|Reign||913 – November 18, 923|
|Born||October 20, 888|
|Died||November 18, 923|
Zhu Zhen (朱瑱) (October 20, 888–November 18, 923), often referred to in traditional histories as Emperor Mo of Later Liang (後梁末帝, "last emperor") and sometimes by his princely title Prince of Jun (均王), né Zhu Youzhen (朱友貞), known as Zhu Huang (朱鍠) from 913 to 915, was the emperor of the Chinese Five Dynasties and Ten Kingdoms period state Later Liang from 913 to 923. He was the third and last emperor of Later Liang, the first of the Five Dynasties. He ordered his general Huangfu Lin (皇甫麟) to kill him in 923 when Emperor Zhuangzong of Later Tang (Li Cunxu), the emperor of Later Liang's enemy Later Tang to the north, was on the cusp of capturing the Later Liang capital Daliang. His death marked the end of Later Liang, which was to be the longest among the Five Dynasties. Despite his ten-year reign being the longest of all the Five Dynasties emperors (if one does not count Li Cunxu's reign as the Prince of Jin prior to taking imperial title) sources on his era are relatively scarce, as many Later Liang records were destroyed following the Later Tang conquest of Later Liang (as Later Tang viewed Later Liang as an illegitimate regime).
Zhu Youzhen was born 888, at what was then Tang Dynasty's Bian Prefecture (汴州, in modern Kaifeng, Henan), as the fourth son of his father Zhu Quanzhong, who was then a major warlord as the military governor of Xuanwu Circuit (宣武, headquartered at Bian Prefecture). His mother was Zhu Quanzhong's wife Lady Zhang, and he was her only known biological son. He was described to be handsome, not talkative, and favoring scholars. In 900, he received the title of military advisor at Henan Municipality (河南, i.e., the Luoyang region).
During Emperor Taizu's reign
In 907, Zhu Quanzhong had Tang's final emperor Emperor Ai yield the throne to him, ending Tang and starting a new Later Liang with him as its Emperor Taizu. He created his sons princes, and Zhu Youzhen received the title of Prince of Jun. Around that time, Emperor Taizu had just established a corps of imperial guards known as the Tianxing Army (天興軍), and he made Zhu Youzhen one of the two commanders of the Tianxing Army. In 910, Emperor Taizu gave him the honorary title of acting Sikong (司空, one of the Three Excellencies) and, in addition to command of the Tianxing Army, gave him the title of commander of forces at the eastern capital (i.e., Bian Prefecture, which by this point was known as Daliang, with Emperor Taizu having established Luoyang as capital).
During Zhu Yougui's reign
By 912, Emperor Taizu was seriously ill. He was considered to have favored his second son — an adoptive son, not a biological one — Zhu Youwen the Prince of Bo, the most. (At that time, he had his daughters-in-law attend to him in the palace, and he often made them have sexual relations with him. He favored Zhu Youwen's wife Lady Wang the most, and partly due to that favored Zhu Youwen the most as well.) When he believed that he was near death, he sent Lady Wang to Daliang, where Zhu Youwen was serving as its defender, to summon Zhu Youwen to him. This drew anger and fear from his third son, Zhu Yougui the Prince of Ying, particularly since at that time he also issued an edict sending Zhu Yougui out of the capital to serve as the prefect of Lai Prefecture (萊州, in modern Yantai, Shandong). Zhu Yougui thus entered the palace and assassinated Emperor Taizu. Keeping Emperor Taizu's death a secret, he sent the eunuch Ding Zhaopu (丁昭溥) to Daliang, and, in Emperor Taizu's name, ordered Zhu Youzhen to kill Zhu Youwen. After Zhu Youzhen did so and Ding returned to Luoyang to inform him, he announced Emperor Taizu's death, blaming the assassination on Zhu Youwen. He then took the throne. He made Zhu Youzhen the defender of Daliang and the capital of Kaifeng Municipality (i.e., the Daliang region).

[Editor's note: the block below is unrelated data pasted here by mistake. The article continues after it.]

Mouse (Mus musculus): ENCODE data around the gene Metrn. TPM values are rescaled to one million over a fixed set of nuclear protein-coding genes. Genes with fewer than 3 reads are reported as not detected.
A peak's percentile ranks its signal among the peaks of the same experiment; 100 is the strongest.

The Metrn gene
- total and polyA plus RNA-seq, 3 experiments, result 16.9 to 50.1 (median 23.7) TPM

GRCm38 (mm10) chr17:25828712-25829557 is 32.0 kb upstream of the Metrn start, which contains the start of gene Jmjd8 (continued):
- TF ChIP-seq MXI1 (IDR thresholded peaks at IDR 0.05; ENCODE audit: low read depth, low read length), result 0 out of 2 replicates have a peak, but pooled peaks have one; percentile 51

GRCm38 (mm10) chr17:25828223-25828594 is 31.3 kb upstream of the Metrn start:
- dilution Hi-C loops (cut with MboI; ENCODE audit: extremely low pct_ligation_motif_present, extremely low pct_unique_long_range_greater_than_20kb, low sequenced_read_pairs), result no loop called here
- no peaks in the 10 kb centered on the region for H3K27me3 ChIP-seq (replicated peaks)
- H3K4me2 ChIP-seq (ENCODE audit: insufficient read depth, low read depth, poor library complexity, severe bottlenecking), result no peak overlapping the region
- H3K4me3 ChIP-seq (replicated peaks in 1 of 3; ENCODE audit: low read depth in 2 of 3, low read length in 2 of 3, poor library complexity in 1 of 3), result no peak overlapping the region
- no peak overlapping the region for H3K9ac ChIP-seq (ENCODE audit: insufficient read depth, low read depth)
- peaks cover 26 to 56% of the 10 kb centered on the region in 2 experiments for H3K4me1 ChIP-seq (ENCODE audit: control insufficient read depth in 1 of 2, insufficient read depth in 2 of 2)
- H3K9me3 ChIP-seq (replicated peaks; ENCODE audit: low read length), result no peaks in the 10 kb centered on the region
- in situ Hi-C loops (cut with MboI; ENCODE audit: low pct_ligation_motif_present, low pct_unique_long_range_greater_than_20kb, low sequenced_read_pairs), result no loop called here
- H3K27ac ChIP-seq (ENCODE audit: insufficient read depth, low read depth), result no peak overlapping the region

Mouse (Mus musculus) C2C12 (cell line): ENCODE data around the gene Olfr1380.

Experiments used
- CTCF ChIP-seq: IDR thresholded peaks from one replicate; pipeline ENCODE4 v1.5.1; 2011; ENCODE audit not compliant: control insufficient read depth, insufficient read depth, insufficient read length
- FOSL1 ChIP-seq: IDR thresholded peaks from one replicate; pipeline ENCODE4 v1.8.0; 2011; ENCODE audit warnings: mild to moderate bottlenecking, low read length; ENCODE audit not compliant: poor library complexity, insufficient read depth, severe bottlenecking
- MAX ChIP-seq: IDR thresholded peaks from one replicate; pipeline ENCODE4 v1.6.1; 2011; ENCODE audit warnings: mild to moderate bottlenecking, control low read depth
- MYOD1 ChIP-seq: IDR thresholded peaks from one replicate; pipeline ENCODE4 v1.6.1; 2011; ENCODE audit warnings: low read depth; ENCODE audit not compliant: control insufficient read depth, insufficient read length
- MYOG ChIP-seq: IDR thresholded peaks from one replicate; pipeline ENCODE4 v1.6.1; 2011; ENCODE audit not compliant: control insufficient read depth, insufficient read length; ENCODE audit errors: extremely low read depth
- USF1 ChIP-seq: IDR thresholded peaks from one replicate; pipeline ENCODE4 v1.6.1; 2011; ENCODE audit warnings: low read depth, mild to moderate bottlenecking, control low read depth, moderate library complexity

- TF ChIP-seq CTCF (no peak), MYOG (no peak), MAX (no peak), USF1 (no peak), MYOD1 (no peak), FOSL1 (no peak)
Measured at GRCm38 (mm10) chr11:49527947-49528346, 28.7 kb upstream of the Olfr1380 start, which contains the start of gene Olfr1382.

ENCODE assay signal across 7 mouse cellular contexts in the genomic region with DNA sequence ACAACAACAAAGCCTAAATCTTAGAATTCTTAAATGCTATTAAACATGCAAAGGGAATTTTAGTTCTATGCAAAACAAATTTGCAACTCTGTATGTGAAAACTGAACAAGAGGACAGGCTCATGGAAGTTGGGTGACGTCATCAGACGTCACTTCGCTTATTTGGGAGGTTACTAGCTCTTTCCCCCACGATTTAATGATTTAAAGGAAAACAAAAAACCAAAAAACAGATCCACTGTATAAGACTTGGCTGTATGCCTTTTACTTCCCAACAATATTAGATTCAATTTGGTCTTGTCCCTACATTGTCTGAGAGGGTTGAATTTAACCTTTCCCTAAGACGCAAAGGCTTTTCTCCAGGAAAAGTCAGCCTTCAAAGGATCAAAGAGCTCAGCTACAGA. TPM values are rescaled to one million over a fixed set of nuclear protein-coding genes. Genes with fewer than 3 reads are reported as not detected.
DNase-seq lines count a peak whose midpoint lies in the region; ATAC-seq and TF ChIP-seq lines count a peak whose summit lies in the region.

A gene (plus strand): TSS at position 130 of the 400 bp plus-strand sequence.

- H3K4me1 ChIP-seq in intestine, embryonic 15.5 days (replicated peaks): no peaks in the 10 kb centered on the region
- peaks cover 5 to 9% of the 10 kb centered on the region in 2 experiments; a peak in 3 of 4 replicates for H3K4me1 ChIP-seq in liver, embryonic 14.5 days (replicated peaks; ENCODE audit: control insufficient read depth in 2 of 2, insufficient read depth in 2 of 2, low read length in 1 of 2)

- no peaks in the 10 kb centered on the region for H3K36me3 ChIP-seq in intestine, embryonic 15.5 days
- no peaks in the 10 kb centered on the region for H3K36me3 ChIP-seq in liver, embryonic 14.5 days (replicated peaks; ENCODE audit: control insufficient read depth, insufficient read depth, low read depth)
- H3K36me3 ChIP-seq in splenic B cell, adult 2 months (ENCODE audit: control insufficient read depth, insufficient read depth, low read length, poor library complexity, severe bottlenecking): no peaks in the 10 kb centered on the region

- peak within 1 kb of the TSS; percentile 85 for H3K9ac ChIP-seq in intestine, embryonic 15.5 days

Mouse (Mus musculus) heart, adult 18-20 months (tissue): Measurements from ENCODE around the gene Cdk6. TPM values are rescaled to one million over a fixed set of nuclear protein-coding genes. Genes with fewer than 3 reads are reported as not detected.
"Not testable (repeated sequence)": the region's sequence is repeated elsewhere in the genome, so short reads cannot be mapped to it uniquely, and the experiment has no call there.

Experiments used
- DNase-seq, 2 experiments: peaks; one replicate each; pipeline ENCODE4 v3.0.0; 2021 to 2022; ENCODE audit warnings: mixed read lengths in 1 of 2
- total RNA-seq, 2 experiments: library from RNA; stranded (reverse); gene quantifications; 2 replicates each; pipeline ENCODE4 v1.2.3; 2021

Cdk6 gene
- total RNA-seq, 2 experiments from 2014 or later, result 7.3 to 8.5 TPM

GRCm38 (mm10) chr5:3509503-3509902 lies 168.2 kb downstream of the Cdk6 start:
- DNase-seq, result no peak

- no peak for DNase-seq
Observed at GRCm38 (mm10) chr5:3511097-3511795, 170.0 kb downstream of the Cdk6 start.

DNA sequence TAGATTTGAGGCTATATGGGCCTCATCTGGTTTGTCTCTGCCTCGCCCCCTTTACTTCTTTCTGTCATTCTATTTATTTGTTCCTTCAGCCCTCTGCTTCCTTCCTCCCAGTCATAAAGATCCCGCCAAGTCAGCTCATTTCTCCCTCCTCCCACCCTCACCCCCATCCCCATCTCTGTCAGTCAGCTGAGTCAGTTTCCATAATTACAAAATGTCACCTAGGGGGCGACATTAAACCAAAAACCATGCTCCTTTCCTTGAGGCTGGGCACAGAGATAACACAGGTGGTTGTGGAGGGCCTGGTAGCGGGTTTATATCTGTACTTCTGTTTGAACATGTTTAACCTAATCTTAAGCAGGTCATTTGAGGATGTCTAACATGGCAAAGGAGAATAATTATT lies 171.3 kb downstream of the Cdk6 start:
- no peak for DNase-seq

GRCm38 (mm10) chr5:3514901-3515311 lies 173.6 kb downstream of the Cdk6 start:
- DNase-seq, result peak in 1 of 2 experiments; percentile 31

However, it was said that Zhu Yougui quickly caused the people to be discontented with him, due to his frivolous acts. Further, the rumors that he had been the one who killed Emperor Taizu were spreading in the army. Soon thereafter, Zhu Youzhen's brother-in-law (Emperor Taizu's son-in-law) Zhao Yan and cousin (Emperor Taizu's nephew) Yuan Xiangxian were secretly plotting to overthrow Zhu Yougui. Zhao informed this to Zhu Youzhen, and Zhu Youzhen agreed with the plot, and further sent his close associate Ma Shenjiao (馬慎交) to Tianxiong Circuit (天雄, headquartered in modern Handan, Hebei) to persuade the major general Yang Shihou the military governor of Tianxiong to join the plot, and Yang agreed. Zhu Youzhen further persuaded the elite Longxiang Army (龍驤軍) soldiers then at Daliang to join the plot as well, and then prepared to rise and attack Luoyang. However, before Zhu Youzhen could launch his own forces, Yuan and Zhao rose at Luoyang and killed Zhu Yougui. They then offered the throne to Zhu Youzhen, who accepted, but moved the capital to Daliang and took the throne there.
After he took the throne, Zhu Youzhen changed his name to Zhu Huang, and later to Zhu Zhen. He sent overtures to the general Zhu Youqian, who had submitted Huguo Circuit (護國, headquartered in modern Yuncheng, Shanxi) to Later Liang's archrival Jin, upon Zhu Yougui's assassination of Emperor Taizu, and Zhu Youqian agreed to resubmit to Later Liang.
The return of Zhu Youqian to the Later Liang fold, however, did not change the threat against Later Liang of Jin's expanding power, which Emperor Taizu had been very concerned about prior to his death. He also had to guard against two other rival states, Qi and Wu. In 914, he stationed the general Kang Huaiying (康懷英) at Yongping Circuit (永平, headquartered in modern Xi'an, Shaanxi), to guard against Qi. Meanwhile, he tried to commission his brother Zhu Youzhang (朱友璋) the Prince of Fu as the military governor of Wuning Circuit (武寧, headquartered in modern Xuzhou, Jiangsu), to replace the Zhu Yougui-commissioned military governor Wang Yin (王殷). Wang, in fear, submitted to Wu. Zhu Zhen sent the generals Niu Cunjie (牛存節) and Liu Xun, and they, after repelling the Wu general Zhu Jin, captured Wuning's capital Xu Prefecture (徐州). Wang committed suicide.